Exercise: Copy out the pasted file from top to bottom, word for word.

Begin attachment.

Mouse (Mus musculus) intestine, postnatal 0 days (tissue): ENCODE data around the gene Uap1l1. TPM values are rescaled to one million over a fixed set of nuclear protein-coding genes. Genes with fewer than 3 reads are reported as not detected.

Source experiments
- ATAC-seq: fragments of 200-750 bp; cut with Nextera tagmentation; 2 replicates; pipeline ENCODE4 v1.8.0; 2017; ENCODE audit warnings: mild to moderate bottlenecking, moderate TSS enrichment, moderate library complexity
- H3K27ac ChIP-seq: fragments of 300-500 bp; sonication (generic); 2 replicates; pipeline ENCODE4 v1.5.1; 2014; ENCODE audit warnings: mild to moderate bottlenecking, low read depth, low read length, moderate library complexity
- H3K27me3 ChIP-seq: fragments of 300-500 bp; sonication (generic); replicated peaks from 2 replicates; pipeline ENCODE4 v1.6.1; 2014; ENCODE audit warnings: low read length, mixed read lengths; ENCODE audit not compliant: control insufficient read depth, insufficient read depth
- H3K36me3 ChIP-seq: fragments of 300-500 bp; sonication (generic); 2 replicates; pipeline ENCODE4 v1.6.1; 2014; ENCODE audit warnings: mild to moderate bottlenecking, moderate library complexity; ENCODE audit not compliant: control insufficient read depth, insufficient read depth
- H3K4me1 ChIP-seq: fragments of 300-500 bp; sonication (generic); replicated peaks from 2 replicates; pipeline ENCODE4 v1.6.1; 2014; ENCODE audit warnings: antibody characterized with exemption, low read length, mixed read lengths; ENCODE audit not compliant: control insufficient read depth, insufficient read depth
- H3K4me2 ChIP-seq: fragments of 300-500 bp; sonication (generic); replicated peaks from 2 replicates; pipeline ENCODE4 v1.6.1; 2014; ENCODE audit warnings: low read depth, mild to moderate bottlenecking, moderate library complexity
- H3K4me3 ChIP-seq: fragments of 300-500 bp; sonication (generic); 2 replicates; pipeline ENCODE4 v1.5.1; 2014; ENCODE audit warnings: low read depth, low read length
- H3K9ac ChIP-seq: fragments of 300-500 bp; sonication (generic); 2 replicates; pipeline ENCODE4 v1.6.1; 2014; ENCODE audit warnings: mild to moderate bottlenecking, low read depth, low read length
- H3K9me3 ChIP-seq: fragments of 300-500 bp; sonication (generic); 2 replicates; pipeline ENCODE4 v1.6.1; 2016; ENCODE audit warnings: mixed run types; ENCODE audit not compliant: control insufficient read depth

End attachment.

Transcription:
Mouse (Mus musculus) intestine, postnatal 0 days (tissue): ENCODE data around the gene Uap1l1. TPM values are rescaled to one million over a fixed set of nuclear protein-coding genes. Genes with fewer than 3 reads are reported as not detected.

Source experiments
- ATAC-seq: fragments of 200-750 bp; cut with Nextera tagmentation; 2 replicates; pipeline ENCODE4 v1.8.0; 2017; ENCODE audit warnings: mild to moderate bottlenecking, moderate TSS enrichment, moderate library complexity
- H3K27ac ChIP-seq: fragments of 300-500 bp; sonication (generic); 2 replicates; pipeline ENCODE4 v1.5.1; 2014; ENCODE audit warnings: mild to moderate bottlenecking, low read depth, low read length, moderate library complexity
- H3K27me3 ChIP-seq: fragments of 300-500 bp; sonication (generic); replicated peaks from 2 replicates; pipeline ENCODE4 v1.6.1; 2014; ENCODE audit warnings: low read length, mixed read lengths; ENCODE audit not compliant: control insufficient read depth, insufficient read depth
- H3K36me3 ChIP-seq: fragments of 300-500 bp; sonication (generic); 2 replicates; pipeline ENCODE4 v1.6.1; 2014; ENCODE audit warnings: mild to moderate bottlenecking, moderate library complexity; ENCODE audit not compliant: control insufficient read depth, insufficient read depth
- H3K4me1 ChIP-seq: fragments of 300-500 bp; sonication (generic); replicated peaks from 2 replicates; pipeline ENCODE4 v1.6.1; 2014; ENCODE audit warnings: antibody characterized with exemption, low read length, mixed read lengths; ENCODE audit not compliant: control insufficient read depth, insufficient read depth
- H3K4me2 ChIP-seq: fragments of 300-500 bp; sonication (generic); replicated peaks from 2 replicates; pipeline ENCODE4 v1.6.1; 2014; ENCODE audit warnings: low read depth, mild to moderate bottlenecking, moderate library complexity
- H3K4me3 ChIP-seq: fragments of 300-500 bp; sonication (generic); 2 replicates; pipeline ENCODE4 v1.5.1; 2014; ENCODE audit warnings: low read depth, low read length
- H3K9ac ChIP-seq: fragments of 300-500 bp; sonication (generic); 2 replicates; pipeline ENCODE4 v1.6.1; 2014; ENCODE audit warnings: mild to moderate bottlenecking, low read depth, low read length
- H3K9me3 ChIP-seq: fragments of 300-500 bp; sonication (generic); 2 replicates; pipeline ENCODE4 v1.6.1; 2016; ENCODE audit warnings: mixed run types; ENCODE audit not compliant: control insufficient read depth